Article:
1. 90 million? Why not? He is the main reason merc has stayed in f1. Great news on JPGP, the US gp is also starting really late.

      1. he makes now 40M pound if my memory serves me right, i think the amount is more around 60 M and for till 2022. Not that Lewis asked for this but a offer from Mercedes to overthink the talks later.

        Maybe something for @Keith to make a article over how contracts talks work in F1 !

      2. @peartree But only an hour later as it most recently did in 2017.

    2. Seeing that the daylight hours/visibility factor was always a concern with the Japanese GP, it is good to see the starting time advanced by an hour.

      1. Is that the official reason or just well founded speculation? I was thinking of going again this year and an earlier start would certainly make the return journey to Nagoya a bit more relaxed.

      2. @phylyp But it wasn’t a concern with the most recent race start time, so it’s more likely about the logistics of getting to and leaving Suzuka as @thecollaroyboys brought up.

        1. @thecollaroyboys – oh, it’s just my speculation and a general statement, given that the later start time was one of the factors associated with Bianchi’s crash. That doesn’t mean it was the motivation behind moving this year’s start time. Good to know of the travel benefit you’ve pointed out.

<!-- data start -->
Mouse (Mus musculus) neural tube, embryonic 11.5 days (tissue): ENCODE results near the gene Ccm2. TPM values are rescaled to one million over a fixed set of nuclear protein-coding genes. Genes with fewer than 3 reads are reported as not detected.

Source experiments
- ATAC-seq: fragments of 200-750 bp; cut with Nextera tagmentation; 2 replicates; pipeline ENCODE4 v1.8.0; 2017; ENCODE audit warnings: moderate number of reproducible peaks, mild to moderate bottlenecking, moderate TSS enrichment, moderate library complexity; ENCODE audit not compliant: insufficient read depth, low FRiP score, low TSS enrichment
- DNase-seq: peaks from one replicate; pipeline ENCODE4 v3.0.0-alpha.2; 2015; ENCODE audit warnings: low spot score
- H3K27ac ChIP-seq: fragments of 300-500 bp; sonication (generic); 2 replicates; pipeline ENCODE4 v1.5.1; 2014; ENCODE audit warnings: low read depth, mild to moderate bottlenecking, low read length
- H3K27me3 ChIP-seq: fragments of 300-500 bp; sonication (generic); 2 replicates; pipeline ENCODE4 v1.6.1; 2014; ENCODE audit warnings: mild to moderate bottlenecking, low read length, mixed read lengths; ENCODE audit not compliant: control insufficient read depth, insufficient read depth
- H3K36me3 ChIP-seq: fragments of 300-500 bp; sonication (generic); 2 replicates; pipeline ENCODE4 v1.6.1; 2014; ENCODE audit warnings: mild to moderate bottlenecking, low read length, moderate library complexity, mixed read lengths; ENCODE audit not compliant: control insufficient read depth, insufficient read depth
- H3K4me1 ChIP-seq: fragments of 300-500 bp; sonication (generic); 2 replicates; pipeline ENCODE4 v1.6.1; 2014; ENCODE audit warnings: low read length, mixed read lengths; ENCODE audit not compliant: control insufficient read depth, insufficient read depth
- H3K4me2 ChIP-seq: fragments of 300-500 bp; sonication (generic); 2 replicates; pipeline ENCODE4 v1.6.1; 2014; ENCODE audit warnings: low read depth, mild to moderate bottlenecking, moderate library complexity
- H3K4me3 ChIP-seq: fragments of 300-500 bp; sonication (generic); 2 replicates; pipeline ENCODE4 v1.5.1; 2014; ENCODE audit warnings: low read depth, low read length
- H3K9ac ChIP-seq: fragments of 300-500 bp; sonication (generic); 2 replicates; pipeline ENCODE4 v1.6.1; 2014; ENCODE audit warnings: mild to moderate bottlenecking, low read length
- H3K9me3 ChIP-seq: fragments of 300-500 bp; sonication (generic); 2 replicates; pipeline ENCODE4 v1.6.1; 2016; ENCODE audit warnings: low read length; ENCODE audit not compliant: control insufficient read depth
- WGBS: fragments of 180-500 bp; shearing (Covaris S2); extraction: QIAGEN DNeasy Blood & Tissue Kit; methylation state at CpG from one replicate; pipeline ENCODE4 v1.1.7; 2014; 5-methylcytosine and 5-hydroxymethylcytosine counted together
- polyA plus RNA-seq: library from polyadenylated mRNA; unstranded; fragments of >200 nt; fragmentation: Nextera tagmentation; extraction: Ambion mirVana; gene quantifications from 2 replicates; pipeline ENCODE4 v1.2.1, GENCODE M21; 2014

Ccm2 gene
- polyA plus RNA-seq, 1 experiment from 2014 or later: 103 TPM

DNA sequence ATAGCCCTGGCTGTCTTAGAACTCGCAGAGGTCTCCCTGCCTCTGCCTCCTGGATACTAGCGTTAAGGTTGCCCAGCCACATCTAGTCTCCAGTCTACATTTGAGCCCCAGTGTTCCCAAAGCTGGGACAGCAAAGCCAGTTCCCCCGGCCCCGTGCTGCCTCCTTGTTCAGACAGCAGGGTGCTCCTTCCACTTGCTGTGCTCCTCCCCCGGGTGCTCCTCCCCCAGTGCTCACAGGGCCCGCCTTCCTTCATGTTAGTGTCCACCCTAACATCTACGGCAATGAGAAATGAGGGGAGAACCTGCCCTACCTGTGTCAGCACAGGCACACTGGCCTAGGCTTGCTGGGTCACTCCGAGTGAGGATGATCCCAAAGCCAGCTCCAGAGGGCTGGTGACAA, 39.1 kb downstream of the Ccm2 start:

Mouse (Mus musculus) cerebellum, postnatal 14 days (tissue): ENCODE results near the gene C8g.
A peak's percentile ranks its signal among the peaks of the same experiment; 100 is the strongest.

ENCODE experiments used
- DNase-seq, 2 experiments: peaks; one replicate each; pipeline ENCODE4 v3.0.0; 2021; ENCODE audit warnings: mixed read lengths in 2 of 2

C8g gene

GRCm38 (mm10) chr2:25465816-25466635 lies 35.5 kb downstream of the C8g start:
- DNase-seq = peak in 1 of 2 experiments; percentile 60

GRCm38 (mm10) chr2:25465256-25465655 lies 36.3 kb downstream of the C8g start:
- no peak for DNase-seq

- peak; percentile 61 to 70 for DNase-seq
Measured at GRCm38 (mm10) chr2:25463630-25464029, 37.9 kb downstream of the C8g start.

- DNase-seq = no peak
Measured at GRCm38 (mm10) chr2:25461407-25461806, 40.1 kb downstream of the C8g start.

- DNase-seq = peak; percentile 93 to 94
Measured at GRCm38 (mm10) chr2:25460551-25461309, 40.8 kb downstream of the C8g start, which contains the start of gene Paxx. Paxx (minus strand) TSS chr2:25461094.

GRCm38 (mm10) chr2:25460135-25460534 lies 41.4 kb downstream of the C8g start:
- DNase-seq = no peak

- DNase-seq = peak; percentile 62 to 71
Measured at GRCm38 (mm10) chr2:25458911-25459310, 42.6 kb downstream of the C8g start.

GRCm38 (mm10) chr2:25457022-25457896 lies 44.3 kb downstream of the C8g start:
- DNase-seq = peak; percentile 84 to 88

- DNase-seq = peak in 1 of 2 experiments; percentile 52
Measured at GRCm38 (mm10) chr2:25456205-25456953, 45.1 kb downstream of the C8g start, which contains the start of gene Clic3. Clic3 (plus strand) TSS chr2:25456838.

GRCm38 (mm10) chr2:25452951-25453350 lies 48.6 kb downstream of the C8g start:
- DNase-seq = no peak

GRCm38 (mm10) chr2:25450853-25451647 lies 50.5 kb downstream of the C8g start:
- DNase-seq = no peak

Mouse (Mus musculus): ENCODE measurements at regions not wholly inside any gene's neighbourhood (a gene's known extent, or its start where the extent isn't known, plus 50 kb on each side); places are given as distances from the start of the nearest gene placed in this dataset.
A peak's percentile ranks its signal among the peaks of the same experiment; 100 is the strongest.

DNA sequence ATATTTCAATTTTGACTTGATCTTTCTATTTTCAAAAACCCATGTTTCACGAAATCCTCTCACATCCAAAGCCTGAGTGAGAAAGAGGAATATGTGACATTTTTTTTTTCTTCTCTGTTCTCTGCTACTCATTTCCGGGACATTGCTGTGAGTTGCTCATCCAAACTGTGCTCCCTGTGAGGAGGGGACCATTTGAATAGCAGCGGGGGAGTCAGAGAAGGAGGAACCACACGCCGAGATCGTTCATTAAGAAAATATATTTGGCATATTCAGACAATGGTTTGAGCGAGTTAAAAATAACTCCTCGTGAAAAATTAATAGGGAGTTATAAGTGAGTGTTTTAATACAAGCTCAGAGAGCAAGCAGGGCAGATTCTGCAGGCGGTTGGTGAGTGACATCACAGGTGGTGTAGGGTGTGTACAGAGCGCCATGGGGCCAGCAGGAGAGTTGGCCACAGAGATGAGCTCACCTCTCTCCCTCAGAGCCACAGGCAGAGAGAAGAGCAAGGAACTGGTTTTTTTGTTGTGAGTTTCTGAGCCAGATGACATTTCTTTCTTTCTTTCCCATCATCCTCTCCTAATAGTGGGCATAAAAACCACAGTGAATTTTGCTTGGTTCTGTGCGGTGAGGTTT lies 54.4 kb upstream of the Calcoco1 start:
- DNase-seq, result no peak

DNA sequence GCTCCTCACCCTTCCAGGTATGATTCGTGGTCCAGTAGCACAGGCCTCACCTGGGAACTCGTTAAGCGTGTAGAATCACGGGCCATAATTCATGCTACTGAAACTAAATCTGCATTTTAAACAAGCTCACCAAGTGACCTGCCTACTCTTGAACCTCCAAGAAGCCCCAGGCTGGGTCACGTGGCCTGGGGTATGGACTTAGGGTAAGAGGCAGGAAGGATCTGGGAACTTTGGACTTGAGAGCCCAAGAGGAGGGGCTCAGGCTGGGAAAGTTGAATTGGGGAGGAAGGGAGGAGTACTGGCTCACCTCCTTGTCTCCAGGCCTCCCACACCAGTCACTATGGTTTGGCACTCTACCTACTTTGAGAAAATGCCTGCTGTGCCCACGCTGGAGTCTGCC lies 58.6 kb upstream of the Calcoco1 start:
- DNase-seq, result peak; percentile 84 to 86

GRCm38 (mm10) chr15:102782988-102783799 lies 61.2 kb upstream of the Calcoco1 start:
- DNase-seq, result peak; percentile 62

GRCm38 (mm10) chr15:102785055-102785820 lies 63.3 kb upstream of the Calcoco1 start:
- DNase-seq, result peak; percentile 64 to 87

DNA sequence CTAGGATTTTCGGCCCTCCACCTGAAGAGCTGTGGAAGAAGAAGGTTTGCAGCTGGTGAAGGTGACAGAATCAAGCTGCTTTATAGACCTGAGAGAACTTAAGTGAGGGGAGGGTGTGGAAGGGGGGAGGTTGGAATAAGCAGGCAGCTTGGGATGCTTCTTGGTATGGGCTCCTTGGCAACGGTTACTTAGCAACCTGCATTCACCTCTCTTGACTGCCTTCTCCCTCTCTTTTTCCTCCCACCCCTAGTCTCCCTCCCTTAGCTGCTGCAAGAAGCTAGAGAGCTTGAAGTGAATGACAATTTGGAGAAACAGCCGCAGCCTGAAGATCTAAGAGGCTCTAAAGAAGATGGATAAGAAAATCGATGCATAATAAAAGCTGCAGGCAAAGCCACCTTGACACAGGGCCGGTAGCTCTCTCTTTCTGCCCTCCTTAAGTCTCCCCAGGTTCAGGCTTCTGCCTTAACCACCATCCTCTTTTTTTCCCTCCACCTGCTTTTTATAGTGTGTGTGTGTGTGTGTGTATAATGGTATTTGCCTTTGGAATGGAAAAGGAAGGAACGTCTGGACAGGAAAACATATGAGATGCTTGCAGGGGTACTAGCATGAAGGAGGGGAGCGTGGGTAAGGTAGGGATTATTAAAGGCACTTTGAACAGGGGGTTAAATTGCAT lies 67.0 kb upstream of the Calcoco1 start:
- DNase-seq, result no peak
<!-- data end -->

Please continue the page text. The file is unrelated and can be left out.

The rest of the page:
@jerejj – quite possible, yes. I’m just saying the added daylight is another benefit as well. And while the start time wasn’t a problem last year, a 2:10 pm start still means the four-hour race window crosses into twilight, a problem that is avoided by starting an hour earlier. It needn’t just be rain-related stoppages that can cause delays, it could even be significant repairs like the one necessitated by Kimi’s crash in Silverstone in 2014.

    3. Heh, nice one, saw what you did there… on this day :)

      1. @scottie You’re going to have to tell me what I’ve done there as I have no idea!

        1. @keithcollantine Sorry mate, thought it was a play on Mercedes leaving the sport vs noting their achievements and heritage with it, hoping they’d not withdraw.